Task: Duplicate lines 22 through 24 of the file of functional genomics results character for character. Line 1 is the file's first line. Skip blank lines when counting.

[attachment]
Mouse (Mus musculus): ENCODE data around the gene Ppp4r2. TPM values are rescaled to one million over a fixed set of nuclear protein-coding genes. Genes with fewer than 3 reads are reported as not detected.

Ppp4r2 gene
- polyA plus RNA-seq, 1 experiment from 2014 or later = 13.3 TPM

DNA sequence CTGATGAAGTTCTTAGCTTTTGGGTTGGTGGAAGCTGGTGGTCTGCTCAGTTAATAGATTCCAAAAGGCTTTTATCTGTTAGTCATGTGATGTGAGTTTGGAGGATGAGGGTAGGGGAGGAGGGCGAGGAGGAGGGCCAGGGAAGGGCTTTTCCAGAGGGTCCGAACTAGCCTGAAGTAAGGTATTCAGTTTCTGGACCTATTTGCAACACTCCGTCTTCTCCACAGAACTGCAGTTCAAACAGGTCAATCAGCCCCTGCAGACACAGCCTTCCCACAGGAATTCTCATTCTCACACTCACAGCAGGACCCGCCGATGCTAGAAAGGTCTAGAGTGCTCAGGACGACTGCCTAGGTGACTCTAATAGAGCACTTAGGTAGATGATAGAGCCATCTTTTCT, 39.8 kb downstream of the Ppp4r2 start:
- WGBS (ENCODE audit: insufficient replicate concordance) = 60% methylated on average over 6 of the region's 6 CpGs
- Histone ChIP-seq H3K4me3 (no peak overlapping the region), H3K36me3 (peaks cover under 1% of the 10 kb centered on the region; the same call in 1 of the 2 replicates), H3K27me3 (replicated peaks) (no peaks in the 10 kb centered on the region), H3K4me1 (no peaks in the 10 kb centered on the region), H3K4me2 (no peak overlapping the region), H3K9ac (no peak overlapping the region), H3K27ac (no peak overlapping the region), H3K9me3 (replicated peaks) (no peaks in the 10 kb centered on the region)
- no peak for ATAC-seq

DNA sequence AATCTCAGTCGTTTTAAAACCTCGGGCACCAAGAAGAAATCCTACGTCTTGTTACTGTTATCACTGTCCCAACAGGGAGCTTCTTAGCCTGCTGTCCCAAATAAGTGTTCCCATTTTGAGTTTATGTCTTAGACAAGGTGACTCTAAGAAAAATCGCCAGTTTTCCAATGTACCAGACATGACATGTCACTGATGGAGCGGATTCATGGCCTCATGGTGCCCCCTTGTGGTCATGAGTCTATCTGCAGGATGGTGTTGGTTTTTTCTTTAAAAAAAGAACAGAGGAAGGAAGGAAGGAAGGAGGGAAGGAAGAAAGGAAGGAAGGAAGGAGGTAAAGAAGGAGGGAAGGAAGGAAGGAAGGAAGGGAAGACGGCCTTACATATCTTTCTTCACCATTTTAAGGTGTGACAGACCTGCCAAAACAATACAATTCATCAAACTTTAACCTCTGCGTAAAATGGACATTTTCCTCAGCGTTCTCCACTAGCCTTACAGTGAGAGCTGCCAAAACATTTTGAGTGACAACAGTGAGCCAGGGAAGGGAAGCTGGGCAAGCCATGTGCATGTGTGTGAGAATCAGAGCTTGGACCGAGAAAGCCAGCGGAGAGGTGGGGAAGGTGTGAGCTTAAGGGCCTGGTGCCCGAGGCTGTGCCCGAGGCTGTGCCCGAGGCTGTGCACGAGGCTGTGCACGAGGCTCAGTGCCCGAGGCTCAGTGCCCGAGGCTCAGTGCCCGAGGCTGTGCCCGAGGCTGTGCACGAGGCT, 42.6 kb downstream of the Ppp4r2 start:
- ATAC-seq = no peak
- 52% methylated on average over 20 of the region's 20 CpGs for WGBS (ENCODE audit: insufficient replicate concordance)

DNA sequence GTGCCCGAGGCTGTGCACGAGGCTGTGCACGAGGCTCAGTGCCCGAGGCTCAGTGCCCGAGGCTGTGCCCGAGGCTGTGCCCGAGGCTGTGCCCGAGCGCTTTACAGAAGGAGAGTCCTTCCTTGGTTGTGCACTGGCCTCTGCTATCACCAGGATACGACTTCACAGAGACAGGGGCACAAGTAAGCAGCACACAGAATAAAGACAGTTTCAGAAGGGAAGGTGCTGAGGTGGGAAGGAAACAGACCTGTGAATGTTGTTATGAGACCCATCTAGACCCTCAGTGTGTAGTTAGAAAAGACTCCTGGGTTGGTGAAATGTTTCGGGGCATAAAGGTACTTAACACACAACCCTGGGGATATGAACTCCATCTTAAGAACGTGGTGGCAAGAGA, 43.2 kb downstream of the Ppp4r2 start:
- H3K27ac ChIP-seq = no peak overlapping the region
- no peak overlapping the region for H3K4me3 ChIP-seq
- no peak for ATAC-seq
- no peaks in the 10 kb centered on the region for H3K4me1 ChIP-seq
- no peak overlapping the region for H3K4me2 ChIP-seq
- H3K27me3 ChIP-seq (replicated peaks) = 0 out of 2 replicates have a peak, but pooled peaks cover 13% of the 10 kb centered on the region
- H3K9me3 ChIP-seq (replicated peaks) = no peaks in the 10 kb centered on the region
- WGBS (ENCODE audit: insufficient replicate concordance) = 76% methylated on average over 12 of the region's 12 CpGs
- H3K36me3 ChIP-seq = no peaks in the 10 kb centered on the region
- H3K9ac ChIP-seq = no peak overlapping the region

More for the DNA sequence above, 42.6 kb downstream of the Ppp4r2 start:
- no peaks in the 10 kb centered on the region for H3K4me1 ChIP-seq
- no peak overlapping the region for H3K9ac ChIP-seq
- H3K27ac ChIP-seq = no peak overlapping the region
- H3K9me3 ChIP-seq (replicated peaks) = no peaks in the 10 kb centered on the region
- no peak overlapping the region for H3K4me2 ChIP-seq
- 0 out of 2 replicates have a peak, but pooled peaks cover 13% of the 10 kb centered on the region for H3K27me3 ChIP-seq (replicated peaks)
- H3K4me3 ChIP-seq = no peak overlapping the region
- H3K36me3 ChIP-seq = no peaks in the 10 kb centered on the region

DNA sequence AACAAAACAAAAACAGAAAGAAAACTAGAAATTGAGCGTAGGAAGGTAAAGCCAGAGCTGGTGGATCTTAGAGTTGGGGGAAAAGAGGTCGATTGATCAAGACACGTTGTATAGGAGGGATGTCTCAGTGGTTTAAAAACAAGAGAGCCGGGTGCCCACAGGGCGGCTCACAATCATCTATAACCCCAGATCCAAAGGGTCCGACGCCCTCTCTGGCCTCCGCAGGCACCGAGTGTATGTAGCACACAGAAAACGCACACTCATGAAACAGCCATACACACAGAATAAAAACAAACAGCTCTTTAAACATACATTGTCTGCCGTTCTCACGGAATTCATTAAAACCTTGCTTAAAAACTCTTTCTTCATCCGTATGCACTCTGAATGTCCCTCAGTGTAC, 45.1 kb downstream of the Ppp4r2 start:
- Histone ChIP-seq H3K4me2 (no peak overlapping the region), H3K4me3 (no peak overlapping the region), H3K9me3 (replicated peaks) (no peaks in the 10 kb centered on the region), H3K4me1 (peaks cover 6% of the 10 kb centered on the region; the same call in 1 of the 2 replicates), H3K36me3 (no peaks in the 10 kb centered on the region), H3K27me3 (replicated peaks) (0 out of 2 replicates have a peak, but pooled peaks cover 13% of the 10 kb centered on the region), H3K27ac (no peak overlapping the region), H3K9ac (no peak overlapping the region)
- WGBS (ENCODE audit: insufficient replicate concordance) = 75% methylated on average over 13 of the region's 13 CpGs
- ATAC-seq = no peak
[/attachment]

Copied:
More for the DNA sequence above, 42.6 kb downstream of the Ppp4r2 start:
- no peaks in the 10 kb centered on the region for H3K4me1 ChIP-seq
- no peak overlapping the region for H3K9ac ChIP-seq